G(v_2, v_7,  v_8, v_13)
        G(v_3, v_4,  v_9, v_14)
      
        a <- (a + b + 2 * trunc(a) * trunc(b)) mod 2**64
        d <- (d ^ a) >>> 32
        c <- (c + d + 2 * trunc(c) * trunc(d)) mod 2**64
        b <- (b ^ c) >>> 24

        a <- (a + b + 2 * trunc(a) * trunc(b)) mod 2**64
        d <- (d ^ a) >>> 16
        c <- (c + d + 2 * trunc(c) * trunc(d)) mod 2**64
        b <- (b ^ c) >>> 63
      

Permutation P is based on the round function of BLAKE2b. The 8 16-byte inputs S_0, S_1, ... , S_7 are viewed as a 4x4 matrix of 64-bit words, where S_i = (v_{2*i+1} || v_{2*i}):

4. Parameter Choice

Argon2d is optimized for settings where the adversary does not get regular access to system memory or CPU, i.e. he can not run side-channel attacks based on the timing information, nor he can recover the password much faster using garbage collection. These settings are more typical for backend servers and cryptocurrency minings. For practice we suggest the following settings:

Argon2i is optimized for more realistic settings, where the adversary possibly can access the same machine, use its CPU or mount cold-boot attacks. We use three passes to get rid entirely of the password in the memory. We suggest the following settings:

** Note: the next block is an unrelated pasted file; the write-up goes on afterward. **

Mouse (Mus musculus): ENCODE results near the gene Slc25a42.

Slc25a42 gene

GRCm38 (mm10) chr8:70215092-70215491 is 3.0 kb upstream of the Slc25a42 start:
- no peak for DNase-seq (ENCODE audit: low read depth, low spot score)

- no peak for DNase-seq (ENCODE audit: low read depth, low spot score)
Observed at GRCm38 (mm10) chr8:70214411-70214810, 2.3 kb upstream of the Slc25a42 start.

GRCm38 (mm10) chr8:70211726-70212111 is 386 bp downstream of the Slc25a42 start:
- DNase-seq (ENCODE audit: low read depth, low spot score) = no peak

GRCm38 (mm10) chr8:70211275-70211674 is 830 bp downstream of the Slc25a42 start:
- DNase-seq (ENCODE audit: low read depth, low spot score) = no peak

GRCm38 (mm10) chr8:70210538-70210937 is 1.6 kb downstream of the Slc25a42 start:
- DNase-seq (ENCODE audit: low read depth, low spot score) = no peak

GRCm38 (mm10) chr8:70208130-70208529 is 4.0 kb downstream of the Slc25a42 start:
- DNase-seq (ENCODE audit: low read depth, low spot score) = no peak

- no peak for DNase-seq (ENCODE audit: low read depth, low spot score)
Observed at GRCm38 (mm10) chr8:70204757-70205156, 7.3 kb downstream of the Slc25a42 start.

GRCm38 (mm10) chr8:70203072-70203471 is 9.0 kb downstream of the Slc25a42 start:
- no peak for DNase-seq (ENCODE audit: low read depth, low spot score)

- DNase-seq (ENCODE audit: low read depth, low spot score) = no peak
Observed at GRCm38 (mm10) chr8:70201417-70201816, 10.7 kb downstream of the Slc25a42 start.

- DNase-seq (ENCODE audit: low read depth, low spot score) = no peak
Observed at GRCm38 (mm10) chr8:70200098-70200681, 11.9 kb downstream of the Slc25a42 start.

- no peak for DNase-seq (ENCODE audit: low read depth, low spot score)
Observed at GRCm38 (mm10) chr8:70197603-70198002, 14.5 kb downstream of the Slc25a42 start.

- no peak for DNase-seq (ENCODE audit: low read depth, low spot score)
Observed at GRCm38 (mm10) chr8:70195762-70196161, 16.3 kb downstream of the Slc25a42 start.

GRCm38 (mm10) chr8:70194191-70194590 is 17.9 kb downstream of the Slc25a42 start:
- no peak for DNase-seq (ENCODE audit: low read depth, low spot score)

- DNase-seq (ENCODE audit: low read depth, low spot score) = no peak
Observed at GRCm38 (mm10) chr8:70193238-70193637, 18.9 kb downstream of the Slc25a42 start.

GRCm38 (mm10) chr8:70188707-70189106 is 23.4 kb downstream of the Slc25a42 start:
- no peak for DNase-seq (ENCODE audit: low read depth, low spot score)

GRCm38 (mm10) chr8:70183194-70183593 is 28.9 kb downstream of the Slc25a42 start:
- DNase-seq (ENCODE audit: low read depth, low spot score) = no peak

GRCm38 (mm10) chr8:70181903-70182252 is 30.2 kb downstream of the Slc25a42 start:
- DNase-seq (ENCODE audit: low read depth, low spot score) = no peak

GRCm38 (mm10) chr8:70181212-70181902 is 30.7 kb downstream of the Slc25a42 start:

We recommend the following procedure to select the type and the parameters for practical use of Argon2.

  1. Select the type y. If you do not know the difference between them or you consider side-channel attacks as viable threat, choose Argon2i.
  2. Figure out the maximum number h of threads that can be initiated by each call to Argon2.
  3. Figure out the maximum amount m of memory that each call can afford.
  4. Figure out the maximum amount x of time (in seconds) that each call can afford.
  5. Select the salt length. 128 bits is sufficient for all applications, but can be reduced to 64 bits in the case of space constraints.
  6. Select the tag length. 128 bits is sufficient for most applications, including key derivation. If longer keys are needed, select longer tags.
  7. If side-channel attacks is a viable threat, enable the memory wiping option in the library call.
  8. Run the scheme of type y, memory m and h lanes and threads, using different number of passes t. Figure out the maximum t such that the running time does not exceed x. If it exceeds x even for t = 1, reduce m accordingly.
  9. Hash all the passwords with the just determined values m, h, and t.

5. Example Code

void fill_block(const block *prev_block, 
                const block *ref_block,
                block *next_block) {
  block blockR, block_tmp;
  unsigned i;

  copy_block(&blockR, ref_block);
  xor_block(&blockR, prev_block);
  copy_block(&block_tmp, &blockR);